New research released from Enterprise reveals that – even in today’s ever-connected world with its growing array of transportation options – the as a means of tranporation is very important for young millennial drivers. When offered the prospect of losing access to a vehicle for an extended time, millennial drivers in particular say they would rather go without social media for a week (50%), lose an extra hour of sleep each day (41%) and skip one meal a day (39%).
Enterprise hopes that young drivers will realize that the best bet to deal with loss of use of car after a car accident is to obtain rental coverage on car insurance.
In fact, the research reinforces the need for most U.S. drivers to do just that. Only 32 percent indicated that they are “very confident” that they are aware of everything in their auto insurance policies, and fewer than four in 10 say they are familiar with the term “rental reimbursement coverage.” In addition, more than half of U.S. drivers (53%) say they do not read their entire policy before purchasing auto insurance. In the case of rental car reimbursement coverage, this can prove particularly problematic, because it’s typically an add-on feature not included in most standard policies.
Among millennials, one of the biggest barriers to obtaining rental car reimbursement coverage may be the fact that they view it as an “adulting” activity. And when it comes to adulting, nearly two out of three millennials say they procrastinate as often as possible. Additionally, a third (32%) of millennials say that adulting makes them feel exhausted.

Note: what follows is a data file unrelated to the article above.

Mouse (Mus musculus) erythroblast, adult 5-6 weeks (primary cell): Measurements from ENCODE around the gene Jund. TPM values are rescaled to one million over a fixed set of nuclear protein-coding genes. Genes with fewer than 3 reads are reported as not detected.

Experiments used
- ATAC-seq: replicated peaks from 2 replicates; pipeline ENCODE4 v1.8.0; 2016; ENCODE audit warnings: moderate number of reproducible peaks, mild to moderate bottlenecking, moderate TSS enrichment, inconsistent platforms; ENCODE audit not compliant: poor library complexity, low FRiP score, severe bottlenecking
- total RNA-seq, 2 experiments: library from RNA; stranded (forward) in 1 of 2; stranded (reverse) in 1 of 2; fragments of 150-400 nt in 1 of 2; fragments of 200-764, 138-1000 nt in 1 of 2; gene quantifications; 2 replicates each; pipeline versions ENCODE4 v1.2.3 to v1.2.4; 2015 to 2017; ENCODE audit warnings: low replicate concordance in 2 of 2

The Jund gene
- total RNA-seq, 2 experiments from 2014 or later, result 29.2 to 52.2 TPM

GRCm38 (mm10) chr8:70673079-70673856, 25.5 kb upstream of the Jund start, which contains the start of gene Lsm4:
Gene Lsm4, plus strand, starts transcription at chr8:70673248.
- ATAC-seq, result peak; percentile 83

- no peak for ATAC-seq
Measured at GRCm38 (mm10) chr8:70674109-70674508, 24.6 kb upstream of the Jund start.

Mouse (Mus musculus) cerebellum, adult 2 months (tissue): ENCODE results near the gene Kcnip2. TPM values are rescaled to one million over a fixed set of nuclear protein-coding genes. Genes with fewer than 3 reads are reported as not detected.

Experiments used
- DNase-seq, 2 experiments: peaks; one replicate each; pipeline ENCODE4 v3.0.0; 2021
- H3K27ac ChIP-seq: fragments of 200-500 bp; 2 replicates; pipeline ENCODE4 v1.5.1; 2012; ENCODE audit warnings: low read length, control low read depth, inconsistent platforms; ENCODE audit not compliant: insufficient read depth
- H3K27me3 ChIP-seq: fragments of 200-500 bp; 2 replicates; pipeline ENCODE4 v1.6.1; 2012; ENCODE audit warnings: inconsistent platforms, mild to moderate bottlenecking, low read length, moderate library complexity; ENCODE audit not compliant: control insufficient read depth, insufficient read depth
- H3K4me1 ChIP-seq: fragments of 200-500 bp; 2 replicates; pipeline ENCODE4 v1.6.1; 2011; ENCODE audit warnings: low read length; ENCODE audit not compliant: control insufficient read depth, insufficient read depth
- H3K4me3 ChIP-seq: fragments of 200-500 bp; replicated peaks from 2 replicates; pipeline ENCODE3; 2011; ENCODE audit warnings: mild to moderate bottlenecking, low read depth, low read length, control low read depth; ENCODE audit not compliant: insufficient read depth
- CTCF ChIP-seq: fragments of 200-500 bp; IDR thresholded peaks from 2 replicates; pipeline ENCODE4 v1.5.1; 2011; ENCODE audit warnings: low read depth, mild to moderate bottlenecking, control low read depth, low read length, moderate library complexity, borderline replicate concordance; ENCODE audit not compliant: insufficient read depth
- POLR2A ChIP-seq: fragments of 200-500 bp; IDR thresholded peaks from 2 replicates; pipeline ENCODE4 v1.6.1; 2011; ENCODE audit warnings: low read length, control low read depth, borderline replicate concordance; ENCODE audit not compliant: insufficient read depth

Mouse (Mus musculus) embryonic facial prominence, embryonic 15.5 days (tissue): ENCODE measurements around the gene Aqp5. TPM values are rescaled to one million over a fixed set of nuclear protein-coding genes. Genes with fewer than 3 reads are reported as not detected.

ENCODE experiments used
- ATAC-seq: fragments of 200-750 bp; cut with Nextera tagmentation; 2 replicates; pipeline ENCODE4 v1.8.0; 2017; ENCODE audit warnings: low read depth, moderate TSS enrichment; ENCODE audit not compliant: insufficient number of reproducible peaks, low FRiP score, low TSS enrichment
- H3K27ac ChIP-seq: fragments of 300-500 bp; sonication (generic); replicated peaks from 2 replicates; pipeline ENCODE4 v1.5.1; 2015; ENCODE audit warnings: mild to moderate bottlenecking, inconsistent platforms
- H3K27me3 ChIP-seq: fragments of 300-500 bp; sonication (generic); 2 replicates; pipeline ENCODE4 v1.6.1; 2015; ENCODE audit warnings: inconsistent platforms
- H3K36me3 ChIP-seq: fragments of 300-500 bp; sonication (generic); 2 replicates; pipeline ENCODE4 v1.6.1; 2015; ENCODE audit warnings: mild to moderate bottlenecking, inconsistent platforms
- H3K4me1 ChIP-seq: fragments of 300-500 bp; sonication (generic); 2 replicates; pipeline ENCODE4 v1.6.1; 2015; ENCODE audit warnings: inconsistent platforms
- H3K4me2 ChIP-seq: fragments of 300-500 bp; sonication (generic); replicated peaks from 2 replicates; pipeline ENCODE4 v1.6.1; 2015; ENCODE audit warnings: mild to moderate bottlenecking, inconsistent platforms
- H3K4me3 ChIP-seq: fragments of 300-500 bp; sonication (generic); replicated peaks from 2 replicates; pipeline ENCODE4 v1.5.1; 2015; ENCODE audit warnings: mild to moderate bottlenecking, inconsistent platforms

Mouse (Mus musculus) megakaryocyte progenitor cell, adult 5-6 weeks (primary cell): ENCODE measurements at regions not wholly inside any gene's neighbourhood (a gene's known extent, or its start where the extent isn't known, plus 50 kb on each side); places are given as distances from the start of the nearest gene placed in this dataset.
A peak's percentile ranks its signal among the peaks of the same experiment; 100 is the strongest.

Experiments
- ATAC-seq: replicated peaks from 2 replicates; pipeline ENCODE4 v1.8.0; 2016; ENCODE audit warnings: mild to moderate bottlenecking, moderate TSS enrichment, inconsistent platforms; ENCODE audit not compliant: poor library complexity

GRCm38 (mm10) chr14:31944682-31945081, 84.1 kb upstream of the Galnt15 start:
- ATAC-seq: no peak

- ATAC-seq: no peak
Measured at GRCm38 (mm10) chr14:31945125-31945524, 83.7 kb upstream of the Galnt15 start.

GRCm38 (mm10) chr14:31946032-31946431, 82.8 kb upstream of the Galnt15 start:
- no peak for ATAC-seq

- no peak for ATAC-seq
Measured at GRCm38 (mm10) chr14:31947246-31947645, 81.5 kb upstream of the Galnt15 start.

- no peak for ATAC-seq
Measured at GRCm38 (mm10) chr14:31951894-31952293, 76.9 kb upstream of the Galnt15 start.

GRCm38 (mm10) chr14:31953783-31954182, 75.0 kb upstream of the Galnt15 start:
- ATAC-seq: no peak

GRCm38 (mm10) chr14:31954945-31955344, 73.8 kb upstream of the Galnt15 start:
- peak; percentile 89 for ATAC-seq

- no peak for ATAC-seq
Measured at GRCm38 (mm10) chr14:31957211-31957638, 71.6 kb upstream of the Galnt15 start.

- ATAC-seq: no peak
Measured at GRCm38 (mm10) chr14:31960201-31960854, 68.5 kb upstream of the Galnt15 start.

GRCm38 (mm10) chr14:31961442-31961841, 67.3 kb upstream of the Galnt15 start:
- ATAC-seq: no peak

More than half of millennials (52%) admit that if they lost access to their vehicle for an extended period of time, they’d be forced to beg their friends and family members for rides.
- Nearly half (49%) of millennials say the ability to drive to work is the thing they value most about having access to a vehicle.
- More than one-third (34%) of U.S. drivers say they drive an average of 3-4 places per day.
- When asked how they would feel if they had to borrow a friend or family member’s car for an extended period of time, top responses among U.S. drivers were: “awkward” (51%) and “anxious” (35%).
- Men (12%) were nearly twice as likely as women (7%) to indicate that driving a friend or family member’s car over an extended period of time would make them “angry”.
- Women (39%) were significantly more likely than men (28%) to indicate that driving a friend or family member’s car would make them “anxious”.
- Anxiety associated with borrowing a friend or family member’s car over an extended period of time also decreased with age – 45 percent of those ages 21-34 indicated they’d be anxious, compared to 30 percent of those ages 45-54.